• Routine tasks: Conducting patient assessments, providing wound care and other routine interventions, administering medications as prescribed, and documenting patient care in the electronic health record.

    • Extra tasks: Participating in quality improvement initiatives to improve patient outcomes, attending meetings to discuss patient care and community health initiatives, and participating in continuing education activities to maintain nursing licensure and competency.

Medical

 

    • Critical tasks: Responding to a patient who is experiencing a life-threatening medical emergency, managing a patient who is experiencing sepsis or other acute medical conditions, and performing emergency procedures such as intubation or chest tube insertion.

    • Urgent tasks: Administering medications to manage a patient’s pain or other symptoms, responding to patients who require urgent medical attention, and monitoring patients for adverse medication effects or changes in health status.

    • Routine tasks: Conducting patient assessments, administering medications as prescribed, providing wound care and other routine interventions, and documenting patient care in the electronic health record.

    • Extra tasks: Participating in quality improvement initiatives to improve patient outcomes, attending meetings to discuss patient care and unit operations, and participating in continuing education activities to maintain nursing licensure and competency.

General Practice

 

    • Critical tasks: Responding to a patient who is experiencing a life-threatening medical emergency, managing a patient who is experiencing a sudden decline in health status, and performing emergency procedures such as CPR or defibrillation.

    • Urgent tasks: Administering medications to manage a patient’s pain or other symptoms, responding to patients who require urgent medical attention, and providing education and support to patients and families.

    • Routine tasks: Conducting patient assessments, administering medications as prescribed, providing wound care and other routine interventions, and documenting patient care in the electronic health record.

    • Extra tasks: Participating in quality improvement initiatives to improve patient outcomes, attending meetings to discuss patient care and unit operations, and participating in continuing education activities to maintain nursing licensure and competency.

Aged Care

 

    • Critical tasks: Responding to a patient who is experiencing a life-threatening medical emergency, managing a patient who is experiencing a sudden decline in health status, and performing emergency procedures such as CPR or defibrillation.

    • Urgent tasks: Administering medications to manage a patient’s pain or other symptoms, responding to patients who require urgent medical attention, and providing education and support to patients and families.

    • Routine tasks: Conducting patient assessments, administering medications as prescribed, providing wound care and other routine interventions, and documenting patient care in the electronic health record.

    • Extra tasks: Participating in quality improvement initiatives to improve patient outcomes, attending meetings to discuss patient care and unit operations, and participating in continuing education activities to maintain nursing licensure and competency. Additionally, some specific nursing tasks may include assisting patients with activities of daily living such as dressing and bathing, monitoring for changes in cognitive function and mental status, and communicating with family members and other healthcare providers to ensure comprehensive and coordinated care.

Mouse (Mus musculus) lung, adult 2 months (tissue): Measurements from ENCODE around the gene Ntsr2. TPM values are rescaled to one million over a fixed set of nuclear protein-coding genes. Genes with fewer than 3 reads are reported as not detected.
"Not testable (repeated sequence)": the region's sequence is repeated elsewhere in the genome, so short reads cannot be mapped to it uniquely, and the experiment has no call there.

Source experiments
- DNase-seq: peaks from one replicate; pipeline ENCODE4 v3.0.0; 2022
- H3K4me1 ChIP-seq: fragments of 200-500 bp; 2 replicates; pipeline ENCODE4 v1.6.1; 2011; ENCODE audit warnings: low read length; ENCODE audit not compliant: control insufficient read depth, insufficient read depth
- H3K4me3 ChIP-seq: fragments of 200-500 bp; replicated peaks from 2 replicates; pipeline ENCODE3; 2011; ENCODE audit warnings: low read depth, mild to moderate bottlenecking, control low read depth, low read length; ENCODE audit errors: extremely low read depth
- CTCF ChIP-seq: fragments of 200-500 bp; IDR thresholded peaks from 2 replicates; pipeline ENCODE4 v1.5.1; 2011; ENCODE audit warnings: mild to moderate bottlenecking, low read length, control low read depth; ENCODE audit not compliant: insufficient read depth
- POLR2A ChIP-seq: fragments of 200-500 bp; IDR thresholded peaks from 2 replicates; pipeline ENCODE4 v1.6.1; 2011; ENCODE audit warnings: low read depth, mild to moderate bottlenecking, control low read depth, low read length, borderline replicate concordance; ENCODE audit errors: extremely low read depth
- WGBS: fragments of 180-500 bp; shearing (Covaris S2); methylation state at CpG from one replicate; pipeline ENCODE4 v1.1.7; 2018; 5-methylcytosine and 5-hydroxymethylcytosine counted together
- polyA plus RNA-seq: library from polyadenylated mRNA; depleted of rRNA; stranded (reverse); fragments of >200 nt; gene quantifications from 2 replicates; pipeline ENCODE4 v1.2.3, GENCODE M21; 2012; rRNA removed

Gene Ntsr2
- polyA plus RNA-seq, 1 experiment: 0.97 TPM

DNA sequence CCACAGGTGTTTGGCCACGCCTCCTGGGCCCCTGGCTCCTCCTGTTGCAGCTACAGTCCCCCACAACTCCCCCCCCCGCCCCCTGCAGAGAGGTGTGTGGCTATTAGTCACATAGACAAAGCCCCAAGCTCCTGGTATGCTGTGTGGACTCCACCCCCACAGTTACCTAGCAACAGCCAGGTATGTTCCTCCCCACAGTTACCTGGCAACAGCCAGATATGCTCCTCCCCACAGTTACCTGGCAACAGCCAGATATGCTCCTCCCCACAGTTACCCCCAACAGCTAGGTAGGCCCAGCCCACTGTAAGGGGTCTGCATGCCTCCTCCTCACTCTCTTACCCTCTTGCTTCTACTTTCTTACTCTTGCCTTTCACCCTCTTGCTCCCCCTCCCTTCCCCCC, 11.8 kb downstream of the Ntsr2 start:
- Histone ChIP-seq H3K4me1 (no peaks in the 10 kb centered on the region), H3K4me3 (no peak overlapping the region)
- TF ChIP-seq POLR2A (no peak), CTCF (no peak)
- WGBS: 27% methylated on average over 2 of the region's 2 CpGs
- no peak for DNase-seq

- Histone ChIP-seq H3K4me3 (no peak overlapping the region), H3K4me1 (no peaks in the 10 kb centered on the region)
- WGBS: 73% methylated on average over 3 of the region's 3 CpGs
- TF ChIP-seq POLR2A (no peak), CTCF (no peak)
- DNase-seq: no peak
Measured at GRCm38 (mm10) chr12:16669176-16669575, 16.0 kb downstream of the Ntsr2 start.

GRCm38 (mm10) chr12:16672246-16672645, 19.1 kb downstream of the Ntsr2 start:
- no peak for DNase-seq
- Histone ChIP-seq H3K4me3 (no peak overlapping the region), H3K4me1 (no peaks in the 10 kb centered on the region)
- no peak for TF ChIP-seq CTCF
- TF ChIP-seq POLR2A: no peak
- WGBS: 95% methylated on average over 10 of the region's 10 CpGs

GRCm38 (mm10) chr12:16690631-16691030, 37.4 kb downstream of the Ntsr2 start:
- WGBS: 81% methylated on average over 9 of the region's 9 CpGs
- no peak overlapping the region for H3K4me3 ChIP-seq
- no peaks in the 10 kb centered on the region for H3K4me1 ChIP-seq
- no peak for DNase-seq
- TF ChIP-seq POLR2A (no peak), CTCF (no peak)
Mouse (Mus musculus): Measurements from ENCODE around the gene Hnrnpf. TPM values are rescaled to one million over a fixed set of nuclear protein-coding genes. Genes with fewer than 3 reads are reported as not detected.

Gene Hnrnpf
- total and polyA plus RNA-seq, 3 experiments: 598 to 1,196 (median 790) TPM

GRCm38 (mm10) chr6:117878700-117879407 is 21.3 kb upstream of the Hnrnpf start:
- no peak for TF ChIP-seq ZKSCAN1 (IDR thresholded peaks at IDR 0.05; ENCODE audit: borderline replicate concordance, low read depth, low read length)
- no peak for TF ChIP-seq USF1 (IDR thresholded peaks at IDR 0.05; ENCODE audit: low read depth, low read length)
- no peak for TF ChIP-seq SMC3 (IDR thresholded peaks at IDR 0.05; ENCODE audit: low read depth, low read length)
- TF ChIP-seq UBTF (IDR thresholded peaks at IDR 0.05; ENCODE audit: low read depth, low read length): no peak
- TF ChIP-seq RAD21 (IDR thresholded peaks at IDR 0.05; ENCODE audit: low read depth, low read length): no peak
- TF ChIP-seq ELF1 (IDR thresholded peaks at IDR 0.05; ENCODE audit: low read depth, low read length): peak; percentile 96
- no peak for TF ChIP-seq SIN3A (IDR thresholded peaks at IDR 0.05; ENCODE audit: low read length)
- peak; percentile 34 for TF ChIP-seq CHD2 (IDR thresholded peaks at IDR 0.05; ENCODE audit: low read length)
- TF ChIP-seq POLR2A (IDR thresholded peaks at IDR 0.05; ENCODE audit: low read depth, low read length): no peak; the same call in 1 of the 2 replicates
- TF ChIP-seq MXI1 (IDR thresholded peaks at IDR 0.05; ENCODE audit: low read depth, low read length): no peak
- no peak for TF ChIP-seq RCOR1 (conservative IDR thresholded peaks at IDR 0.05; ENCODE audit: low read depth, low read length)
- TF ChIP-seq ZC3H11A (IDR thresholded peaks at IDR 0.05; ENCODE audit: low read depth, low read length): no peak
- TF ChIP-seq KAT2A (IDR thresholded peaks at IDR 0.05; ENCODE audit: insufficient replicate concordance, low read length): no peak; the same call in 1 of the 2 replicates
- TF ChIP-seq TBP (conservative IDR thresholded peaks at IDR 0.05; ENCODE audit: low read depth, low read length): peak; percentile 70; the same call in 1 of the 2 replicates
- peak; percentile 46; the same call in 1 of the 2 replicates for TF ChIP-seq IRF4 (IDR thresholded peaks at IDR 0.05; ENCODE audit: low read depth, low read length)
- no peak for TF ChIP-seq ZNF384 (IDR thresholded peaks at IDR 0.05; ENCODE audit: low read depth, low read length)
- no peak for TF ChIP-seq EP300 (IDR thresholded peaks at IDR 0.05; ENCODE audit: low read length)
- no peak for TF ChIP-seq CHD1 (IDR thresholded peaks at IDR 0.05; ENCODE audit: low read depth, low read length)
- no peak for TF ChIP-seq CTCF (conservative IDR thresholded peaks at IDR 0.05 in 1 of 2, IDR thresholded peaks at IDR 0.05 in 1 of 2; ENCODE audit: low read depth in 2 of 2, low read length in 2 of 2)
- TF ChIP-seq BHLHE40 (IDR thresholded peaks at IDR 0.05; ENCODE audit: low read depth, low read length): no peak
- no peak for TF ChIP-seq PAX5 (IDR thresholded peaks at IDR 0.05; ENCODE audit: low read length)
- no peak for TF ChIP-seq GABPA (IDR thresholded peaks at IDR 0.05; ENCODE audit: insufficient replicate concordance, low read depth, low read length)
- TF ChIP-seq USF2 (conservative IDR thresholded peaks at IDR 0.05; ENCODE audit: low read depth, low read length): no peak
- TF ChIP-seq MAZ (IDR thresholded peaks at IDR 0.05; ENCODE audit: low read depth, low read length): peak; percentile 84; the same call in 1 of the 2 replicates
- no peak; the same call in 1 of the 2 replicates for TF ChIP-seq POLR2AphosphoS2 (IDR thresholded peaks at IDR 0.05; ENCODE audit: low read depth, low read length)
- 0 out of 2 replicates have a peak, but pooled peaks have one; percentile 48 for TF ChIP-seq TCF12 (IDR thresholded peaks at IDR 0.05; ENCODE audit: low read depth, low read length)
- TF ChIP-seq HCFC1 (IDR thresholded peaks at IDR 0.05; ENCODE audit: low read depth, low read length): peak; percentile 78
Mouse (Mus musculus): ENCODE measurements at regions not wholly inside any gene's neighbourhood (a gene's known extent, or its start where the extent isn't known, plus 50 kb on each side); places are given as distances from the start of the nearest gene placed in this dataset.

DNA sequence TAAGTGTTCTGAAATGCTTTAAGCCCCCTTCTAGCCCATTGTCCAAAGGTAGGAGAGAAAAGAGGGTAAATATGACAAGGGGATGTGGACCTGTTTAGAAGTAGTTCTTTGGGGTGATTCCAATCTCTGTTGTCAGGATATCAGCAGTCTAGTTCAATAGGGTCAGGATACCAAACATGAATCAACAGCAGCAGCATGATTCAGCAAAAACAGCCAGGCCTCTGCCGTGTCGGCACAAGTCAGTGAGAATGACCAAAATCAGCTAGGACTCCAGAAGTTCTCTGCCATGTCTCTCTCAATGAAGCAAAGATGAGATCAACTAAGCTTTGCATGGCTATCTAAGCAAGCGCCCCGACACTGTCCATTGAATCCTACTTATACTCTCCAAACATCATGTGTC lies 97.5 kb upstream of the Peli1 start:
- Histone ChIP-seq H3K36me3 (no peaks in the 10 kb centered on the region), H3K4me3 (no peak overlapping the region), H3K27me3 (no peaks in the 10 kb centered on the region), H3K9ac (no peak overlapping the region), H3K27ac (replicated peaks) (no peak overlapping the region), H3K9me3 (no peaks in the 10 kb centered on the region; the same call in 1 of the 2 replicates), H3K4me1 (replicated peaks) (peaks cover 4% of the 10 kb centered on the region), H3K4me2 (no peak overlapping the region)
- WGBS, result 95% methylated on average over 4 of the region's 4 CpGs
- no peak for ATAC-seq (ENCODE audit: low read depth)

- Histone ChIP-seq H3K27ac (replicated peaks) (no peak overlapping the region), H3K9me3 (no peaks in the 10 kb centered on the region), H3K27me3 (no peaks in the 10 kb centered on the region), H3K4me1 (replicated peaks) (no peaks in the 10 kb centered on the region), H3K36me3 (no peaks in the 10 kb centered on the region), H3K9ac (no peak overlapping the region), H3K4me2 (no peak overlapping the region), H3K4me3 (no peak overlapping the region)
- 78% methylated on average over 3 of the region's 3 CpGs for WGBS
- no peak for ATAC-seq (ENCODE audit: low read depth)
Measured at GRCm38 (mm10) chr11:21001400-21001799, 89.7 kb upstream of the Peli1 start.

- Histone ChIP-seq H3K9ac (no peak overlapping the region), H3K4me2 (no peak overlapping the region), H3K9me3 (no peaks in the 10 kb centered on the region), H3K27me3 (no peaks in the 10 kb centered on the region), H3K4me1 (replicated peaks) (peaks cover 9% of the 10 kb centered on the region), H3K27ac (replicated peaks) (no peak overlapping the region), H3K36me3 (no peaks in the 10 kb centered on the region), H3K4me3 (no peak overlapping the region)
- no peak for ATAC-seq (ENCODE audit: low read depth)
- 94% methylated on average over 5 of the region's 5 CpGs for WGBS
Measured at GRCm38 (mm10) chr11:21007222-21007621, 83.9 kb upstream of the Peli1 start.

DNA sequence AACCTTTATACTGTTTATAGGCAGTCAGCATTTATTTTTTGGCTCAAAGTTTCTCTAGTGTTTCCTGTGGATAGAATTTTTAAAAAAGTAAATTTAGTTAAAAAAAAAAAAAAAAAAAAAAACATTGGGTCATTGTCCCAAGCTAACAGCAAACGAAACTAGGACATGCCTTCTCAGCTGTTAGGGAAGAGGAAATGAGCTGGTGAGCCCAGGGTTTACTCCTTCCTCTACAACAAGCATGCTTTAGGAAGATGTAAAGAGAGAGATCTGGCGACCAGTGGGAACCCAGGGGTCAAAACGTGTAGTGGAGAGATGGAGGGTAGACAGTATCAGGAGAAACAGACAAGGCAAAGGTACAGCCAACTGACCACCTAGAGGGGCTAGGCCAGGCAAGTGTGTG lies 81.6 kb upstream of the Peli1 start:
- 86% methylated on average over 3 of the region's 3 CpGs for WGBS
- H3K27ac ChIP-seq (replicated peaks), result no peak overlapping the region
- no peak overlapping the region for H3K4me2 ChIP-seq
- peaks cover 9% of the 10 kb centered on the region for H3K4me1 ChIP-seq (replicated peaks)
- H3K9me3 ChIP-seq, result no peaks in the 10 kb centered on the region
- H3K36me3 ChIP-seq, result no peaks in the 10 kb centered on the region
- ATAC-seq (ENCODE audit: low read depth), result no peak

Apply To The 2023 New Graduate Fellowship Program

🏥 New Graduate Nurses Seeking Hospital Positions

🤩 Exciting times for new graduate nurses!

It’s time to apply for all of the programs available to new graduate nurses for 2023.

There is a great program opportunity that closes THIS WEEKEND!

Read on 🤓

Ok, you have decided you would like to pursue a new graduate position in a hospital, commencing your career as a hospital nurse while developing yourself as a clinician 👩🏼‍⚕️👨‍⚕️

You have applied for your state or territory health areas, such as NSW Health for everyone in NSW and so on. This is one of the many options available to grads seeking to commence their career in the hospital setting.

Many do not realise, that Ramsay is the biggest private hospital provider in Australia AND is one of the most popular and prestigious healthcare providers internationally. They have hospitals in every state and territory of Australia as well as internationally in countries including the UK, Singapore, Italy and even France!

🤩 Graduate Fellowship Program with Ramsay

📅 Applications Close August 14th!

Dont miss out!

There are many reasons to consider an alternate hospital new graduate program such as Ramsay Healthcare. Ramsay offers a new graduate program they now refer to as a fellowship program. This is a great alternative for you to look at! Let’s have a look at a couple of advantages:

  • The fellowship runs over 24 months and you are able to work full or part-time depending on what works for you.
  • At the end of the 24-month period, you are offered a position with the organisation based on your performance.
  • Opportunity to complete rotations in the general ward, theatres, critical care (ED and ICU) and specialised services such as oncology and many others.
  • Opportunity to gain experience all over Australia
  • Opportunity to travel and work internationally, on another continent such as Alaska or somewhere like Singapore, Italy, the UK or even France!

Think about what you are interested in and what will fuel you to turn up, learn and do your best, each and every day.

Have you thought about it?

Have a think and if you are aiming for a hospital new graduate role, consider Ramsay Health.